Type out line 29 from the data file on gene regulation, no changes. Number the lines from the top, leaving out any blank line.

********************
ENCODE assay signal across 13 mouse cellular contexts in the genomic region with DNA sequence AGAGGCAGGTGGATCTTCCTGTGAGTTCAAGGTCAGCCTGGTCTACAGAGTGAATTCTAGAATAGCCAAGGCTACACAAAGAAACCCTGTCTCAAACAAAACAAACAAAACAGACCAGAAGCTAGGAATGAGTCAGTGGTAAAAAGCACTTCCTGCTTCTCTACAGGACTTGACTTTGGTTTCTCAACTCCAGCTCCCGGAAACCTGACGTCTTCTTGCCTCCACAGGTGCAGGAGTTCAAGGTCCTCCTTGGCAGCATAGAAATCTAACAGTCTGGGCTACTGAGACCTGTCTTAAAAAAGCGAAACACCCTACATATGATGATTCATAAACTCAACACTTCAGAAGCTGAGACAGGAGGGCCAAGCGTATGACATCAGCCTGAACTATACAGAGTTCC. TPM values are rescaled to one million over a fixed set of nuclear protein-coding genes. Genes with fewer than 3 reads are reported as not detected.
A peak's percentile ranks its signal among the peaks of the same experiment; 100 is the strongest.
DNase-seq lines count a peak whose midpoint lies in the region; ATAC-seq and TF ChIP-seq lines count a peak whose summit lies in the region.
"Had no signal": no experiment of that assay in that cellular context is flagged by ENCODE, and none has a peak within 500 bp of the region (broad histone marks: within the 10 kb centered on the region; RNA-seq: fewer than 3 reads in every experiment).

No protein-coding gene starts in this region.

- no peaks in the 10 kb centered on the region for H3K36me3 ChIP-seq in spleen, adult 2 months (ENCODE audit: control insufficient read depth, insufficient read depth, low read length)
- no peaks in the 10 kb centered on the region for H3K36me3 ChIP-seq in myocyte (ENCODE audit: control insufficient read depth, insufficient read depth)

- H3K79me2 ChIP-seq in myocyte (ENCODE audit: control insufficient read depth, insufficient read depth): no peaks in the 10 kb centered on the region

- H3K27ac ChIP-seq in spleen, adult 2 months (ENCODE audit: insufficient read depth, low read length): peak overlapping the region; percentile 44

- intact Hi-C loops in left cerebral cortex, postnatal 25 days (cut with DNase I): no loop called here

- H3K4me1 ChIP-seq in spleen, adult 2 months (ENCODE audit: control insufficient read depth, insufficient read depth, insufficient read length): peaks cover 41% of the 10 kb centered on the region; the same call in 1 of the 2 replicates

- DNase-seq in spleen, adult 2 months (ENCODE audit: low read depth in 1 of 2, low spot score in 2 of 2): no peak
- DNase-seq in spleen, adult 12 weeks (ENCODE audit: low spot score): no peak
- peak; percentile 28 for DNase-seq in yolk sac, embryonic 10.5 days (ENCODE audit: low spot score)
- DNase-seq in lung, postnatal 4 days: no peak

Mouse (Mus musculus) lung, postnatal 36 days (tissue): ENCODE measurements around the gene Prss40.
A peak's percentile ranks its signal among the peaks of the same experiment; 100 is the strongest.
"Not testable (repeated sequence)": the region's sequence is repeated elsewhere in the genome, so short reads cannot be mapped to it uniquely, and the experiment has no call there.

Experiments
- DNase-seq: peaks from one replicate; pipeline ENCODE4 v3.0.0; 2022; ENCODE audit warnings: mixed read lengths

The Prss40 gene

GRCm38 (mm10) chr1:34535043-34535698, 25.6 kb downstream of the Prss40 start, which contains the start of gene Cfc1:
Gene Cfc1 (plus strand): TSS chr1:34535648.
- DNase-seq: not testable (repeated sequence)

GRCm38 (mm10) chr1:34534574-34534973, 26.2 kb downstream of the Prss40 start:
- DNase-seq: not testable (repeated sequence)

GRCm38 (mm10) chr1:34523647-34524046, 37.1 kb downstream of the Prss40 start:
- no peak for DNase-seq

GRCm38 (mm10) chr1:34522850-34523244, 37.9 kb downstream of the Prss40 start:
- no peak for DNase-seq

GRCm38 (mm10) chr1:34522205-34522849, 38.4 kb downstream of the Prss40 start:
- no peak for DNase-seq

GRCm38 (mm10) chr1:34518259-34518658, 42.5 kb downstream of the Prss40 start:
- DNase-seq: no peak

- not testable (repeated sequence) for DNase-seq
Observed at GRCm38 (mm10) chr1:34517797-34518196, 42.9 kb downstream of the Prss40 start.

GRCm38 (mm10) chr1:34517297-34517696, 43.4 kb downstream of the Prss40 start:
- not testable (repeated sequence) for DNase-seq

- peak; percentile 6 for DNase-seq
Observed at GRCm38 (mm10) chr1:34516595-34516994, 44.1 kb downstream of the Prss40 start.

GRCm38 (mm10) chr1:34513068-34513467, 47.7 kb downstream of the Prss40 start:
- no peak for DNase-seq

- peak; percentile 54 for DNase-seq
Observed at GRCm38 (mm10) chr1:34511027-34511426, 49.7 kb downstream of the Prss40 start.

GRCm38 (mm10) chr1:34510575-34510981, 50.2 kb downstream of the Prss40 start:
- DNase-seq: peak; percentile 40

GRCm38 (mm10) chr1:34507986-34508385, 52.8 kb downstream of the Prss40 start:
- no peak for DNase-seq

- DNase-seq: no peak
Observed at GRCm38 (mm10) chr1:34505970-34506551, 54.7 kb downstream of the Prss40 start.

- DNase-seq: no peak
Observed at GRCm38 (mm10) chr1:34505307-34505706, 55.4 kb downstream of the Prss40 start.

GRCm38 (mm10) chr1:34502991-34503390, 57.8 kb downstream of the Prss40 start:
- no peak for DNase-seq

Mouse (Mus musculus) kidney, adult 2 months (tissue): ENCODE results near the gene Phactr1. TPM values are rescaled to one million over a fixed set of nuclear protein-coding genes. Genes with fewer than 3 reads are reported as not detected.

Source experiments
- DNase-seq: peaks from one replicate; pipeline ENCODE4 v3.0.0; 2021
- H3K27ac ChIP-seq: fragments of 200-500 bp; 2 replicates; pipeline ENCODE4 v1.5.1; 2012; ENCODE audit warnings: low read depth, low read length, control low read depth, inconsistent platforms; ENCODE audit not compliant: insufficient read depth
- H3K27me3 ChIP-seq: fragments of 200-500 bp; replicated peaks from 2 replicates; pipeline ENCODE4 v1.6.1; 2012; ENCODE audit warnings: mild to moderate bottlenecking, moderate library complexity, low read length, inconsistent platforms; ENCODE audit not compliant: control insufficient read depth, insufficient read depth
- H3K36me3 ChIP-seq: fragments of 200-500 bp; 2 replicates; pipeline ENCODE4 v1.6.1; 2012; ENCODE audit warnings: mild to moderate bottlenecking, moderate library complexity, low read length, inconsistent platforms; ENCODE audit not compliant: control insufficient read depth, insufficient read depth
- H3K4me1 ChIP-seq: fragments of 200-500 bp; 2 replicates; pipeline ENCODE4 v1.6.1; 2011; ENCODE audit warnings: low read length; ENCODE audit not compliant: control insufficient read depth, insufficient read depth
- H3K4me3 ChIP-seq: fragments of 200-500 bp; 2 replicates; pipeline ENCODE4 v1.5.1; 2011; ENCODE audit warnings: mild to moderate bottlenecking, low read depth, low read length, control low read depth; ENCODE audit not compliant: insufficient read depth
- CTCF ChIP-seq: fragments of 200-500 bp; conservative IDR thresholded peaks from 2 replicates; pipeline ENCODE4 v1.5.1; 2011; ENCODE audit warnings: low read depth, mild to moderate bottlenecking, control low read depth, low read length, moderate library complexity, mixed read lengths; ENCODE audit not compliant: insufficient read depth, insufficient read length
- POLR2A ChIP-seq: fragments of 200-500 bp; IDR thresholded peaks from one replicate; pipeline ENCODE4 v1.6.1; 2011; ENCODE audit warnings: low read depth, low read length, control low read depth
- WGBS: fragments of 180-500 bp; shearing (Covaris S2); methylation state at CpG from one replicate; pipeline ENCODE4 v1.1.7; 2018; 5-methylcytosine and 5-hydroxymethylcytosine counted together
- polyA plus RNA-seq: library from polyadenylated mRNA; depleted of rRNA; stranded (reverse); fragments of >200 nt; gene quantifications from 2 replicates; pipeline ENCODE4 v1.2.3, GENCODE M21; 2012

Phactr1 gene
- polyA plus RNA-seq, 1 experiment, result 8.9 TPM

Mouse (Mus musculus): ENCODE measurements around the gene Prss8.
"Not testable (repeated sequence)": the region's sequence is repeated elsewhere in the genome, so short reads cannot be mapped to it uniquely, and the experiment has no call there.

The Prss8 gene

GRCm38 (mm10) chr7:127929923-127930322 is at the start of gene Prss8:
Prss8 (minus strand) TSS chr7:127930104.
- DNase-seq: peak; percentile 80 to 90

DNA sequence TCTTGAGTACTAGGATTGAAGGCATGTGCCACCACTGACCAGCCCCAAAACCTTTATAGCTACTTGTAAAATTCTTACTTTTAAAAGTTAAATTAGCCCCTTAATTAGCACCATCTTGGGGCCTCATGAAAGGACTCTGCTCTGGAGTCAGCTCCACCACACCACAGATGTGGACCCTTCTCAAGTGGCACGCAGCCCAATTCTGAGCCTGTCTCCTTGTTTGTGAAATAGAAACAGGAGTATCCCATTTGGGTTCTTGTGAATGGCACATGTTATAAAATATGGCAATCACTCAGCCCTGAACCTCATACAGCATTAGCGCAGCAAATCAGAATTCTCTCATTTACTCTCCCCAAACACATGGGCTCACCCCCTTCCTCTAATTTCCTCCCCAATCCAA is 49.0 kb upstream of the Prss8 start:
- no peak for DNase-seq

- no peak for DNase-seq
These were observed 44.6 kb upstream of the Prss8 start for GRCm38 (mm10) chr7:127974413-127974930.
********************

GRCm38 (mm10) chr1:34522850-34523244, 37.9 kb downstream of the Prss40 start: